Art and Astrid
‘It’s like making a little movie,’ says Greenfield author
Children's book author and illustrator Astrid Sheckels looks up from her art table in her Mead Street studio. Tacked to the wall behind her are drawings from "Holger the Dane," a story sparked by her childhood experiences visiting her grandparents in Denmark. Recorder/Trish Crapo Recorder file photo/Trish Crapo
Astrid Sheckles at Eric Carle Friday
Astrid Sheckles is children’s book author and illustrator who lives in Greenfield. She has illustrated several charming books and recently released “Nic and Nellie,” the first children’s book that she has booth written and illustrated. She will be at the Eric Carle Museum in Amherst Friday for a discussion that promises to give people insight into how such books go from an idea to reality. All events at this museum are kid-friendly. See “Literary.”
To create this detailed watercolor illustration, Greenfield children's book author and illustrator Astrid Sheckles began by posing children and dog in a rowboat in her backyard in Greenfield. Photos she took were then composited with photos she'd taken in Maine to create a layout Sheckels could use for reference when she began to paint.
A watercolor illustration of one of Astrid Sheckels' new characters, Penelope Rabbit, lies among the tubes of paint and other supplies that Sheckels used to create her. "Watercolor is not very forgiving," Sheckels said, "But I grew up with it. I've learned to make it work." Recorder/Trish Crapo
Greenfield children's book author and illustrator Astrid Sheckels poses with Vivienne Potee of Northfield, who modeled for the character of Nic, and dog Nellie, who modeled herself during photo sessions Sheckels organized for her new book, "Nic and Nellie," out now from Islandport Press.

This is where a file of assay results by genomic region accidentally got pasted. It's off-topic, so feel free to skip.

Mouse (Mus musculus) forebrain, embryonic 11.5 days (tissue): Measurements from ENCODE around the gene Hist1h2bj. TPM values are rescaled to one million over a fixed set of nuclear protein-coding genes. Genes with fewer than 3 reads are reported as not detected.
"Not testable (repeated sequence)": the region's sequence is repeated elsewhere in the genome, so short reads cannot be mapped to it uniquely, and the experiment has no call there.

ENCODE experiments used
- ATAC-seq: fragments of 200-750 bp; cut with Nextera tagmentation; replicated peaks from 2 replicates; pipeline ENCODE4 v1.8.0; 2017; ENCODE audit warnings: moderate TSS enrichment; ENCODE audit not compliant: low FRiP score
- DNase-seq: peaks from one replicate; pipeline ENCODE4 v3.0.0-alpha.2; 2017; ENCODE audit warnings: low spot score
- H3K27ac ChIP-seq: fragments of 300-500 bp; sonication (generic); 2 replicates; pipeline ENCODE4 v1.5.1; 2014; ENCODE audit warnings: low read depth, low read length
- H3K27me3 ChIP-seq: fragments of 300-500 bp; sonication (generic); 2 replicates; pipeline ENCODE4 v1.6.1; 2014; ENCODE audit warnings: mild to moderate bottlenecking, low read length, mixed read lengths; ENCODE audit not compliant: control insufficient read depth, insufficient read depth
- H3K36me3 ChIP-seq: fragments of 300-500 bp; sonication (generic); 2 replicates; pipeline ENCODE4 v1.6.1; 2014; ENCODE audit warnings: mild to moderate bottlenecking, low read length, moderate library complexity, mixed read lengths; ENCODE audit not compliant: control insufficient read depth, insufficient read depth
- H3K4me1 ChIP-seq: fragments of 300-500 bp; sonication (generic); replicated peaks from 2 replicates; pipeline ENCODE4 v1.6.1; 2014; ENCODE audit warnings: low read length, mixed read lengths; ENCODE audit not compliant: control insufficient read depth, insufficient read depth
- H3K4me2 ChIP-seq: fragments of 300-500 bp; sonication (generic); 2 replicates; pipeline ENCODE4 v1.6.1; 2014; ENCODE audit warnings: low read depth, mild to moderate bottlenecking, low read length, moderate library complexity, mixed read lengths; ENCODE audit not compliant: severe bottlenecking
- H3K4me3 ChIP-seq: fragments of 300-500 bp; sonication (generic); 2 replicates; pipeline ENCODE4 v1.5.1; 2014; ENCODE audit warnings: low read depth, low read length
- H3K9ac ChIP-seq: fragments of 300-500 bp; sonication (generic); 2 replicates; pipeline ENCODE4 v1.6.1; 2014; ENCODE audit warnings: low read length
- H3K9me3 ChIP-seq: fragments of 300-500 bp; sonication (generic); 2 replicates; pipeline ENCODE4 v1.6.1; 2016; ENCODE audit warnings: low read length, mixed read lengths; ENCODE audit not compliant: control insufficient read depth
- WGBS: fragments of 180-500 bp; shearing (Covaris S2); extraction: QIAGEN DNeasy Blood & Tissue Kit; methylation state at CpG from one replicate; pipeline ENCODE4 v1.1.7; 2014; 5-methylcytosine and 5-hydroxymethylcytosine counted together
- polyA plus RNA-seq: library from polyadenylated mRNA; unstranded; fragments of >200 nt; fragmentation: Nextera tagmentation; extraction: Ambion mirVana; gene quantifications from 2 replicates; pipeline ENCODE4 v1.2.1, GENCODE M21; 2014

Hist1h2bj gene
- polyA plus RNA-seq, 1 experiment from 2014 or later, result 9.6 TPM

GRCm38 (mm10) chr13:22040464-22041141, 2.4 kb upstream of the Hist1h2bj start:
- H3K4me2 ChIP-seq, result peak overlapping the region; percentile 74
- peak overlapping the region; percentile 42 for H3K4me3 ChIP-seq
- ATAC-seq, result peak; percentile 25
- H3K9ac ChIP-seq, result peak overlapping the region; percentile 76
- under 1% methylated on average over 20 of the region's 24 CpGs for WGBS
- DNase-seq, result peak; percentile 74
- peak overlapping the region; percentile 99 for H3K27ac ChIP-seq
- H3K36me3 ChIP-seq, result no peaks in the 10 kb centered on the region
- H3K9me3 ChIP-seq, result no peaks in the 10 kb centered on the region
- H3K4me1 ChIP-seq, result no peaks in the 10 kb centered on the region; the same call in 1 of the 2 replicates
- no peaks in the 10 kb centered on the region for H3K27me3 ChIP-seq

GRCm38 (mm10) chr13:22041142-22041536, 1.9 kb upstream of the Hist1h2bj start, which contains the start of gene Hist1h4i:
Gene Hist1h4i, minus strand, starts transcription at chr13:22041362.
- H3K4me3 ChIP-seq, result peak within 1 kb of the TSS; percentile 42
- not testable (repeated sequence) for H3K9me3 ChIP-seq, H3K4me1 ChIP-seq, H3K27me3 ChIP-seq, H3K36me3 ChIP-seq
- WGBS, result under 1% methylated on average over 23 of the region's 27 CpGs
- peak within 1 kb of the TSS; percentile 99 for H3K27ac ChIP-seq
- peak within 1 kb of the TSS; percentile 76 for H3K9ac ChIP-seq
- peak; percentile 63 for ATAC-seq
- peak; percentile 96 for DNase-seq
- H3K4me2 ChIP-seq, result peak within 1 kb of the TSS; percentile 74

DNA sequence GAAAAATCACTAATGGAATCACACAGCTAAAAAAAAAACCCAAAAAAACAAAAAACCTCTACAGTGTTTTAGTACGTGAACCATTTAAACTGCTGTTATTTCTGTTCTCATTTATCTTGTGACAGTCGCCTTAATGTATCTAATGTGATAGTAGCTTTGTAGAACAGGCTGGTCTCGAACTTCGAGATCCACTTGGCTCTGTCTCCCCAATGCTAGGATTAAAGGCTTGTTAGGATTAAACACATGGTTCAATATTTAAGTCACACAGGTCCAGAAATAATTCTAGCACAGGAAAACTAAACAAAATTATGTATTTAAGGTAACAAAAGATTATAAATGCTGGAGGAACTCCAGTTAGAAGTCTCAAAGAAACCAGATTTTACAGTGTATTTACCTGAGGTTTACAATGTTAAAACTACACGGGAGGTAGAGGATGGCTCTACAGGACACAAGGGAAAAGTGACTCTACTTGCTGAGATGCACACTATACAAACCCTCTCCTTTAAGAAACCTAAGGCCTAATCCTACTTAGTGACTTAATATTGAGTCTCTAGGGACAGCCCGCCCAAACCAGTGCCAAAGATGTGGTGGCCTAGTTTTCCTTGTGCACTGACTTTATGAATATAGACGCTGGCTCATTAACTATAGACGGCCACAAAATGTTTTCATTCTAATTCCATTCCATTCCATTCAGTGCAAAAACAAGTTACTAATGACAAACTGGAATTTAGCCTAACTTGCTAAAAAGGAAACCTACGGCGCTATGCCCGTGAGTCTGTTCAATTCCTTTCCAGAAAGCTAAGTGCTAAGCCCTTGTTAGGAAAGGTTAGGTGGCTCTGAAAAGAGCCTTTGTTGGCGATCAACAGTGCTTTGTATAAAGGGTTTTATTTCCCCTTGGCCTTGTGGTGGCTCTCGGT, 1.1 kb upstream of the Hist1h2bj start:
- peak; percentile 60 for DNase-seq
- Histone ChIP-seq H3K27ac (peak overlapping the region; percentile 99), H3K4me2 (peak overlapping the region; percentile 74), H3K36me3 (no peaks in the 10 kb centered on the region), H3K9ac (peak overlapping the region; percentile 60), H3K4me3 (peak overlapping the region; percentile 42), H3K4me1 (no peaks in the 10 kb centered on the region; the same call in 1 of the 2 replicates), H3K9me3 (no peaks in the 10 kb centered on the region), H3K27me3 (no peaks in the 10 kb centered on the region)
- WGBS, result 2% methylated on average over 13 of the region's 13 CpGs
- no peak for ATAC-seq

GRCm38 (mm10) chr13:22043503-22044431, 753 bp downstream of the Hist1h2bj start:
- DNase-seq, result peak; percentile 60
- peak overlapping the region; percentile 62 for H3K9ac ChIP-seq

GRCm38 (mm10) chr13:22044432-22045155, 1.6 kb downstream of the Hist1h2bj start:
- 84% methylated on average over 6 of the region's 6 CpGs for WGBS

Vivienne Potee of Northfield and Nellie, a dog that belongs to children's book author and illustrator Astrid Sheckels and her sister, posed at Poet's Seat for this illustration that graces the cover of Sheckel's new children's book, "Nic and Nellie."
A couple of summers ago, if you happened to be hiking along the ridge near the Poet’s Seat Tower, you might have seen a little girl about 8 years old standing near the edge of the cliff, pointing excitedly toward Greenfield. By her side, a big, black, long-haired retriever with a bit of white on its chest was panting slightly, staring off in the same direction. You wouldn’t have been able to resist turning to look, too, wondering what had caught their attention.
Today, if you walk into World Eye Bookshop in Greenfield, you’ll see the same girl and dog perched on a big rock overlooking the ocean while seagulls fly overhead. Girl and dog grace the cover of Greenfield author and illustrator Astrid Sheckels’ new children’s book, “Nic and Nellie.”
Though the transformation may seem magical, it’s the result of the hours of careful planning, patient photography, computer compositing and, finally, imaginative and skilled drawing and painting that Sheckels puts into all of her books. Sheckels, who grew up in Hatfield and now lives and works in Greenfield, has been illustrating children’s books since 2009, when she painted the illustrations for “The Scallop Christmas,” written by Jane Freeberg and published by Islandport Press of Yarmouth, Maine. Sheckels said she got that first assignment when the press contacted her about a year after she gave one of its representatives two sample illustrations during a children’s book conference.
“They called me up and said, ‘We’re all in agreement, we want you to do this book,’” Sheckels recalled. It was an exciting moment that kicked off the then 27-year-old Sheckels’ children’s book career.
Sheckels graduated from Greenfield Community College in 2004. Though the college’s art department does not offer a program in book illustration, Sheckels studied painting and design.
“I basically took almost every art class they had,” she said.
After graduating, Sheckels spent a few years teaching art classes, which she still holds twice a week at her Mead Street studio, mentoring individual students and developing stories and illustrations to pitch to publishers. Those first few years out of school, she focused on “trying to develop a style,” Sheckels said.
Sneaking in little details
Her first book with Islandport was followed by an offer to illustrate a second, “The Fish House Door,” written by Robert F. Baldwin. Opportunities to work on an historical storybook from Twin Lights Publishers and two Random House volumes in the “Horse Diaries” series followed soon after, with all three of those books appearing in 2012.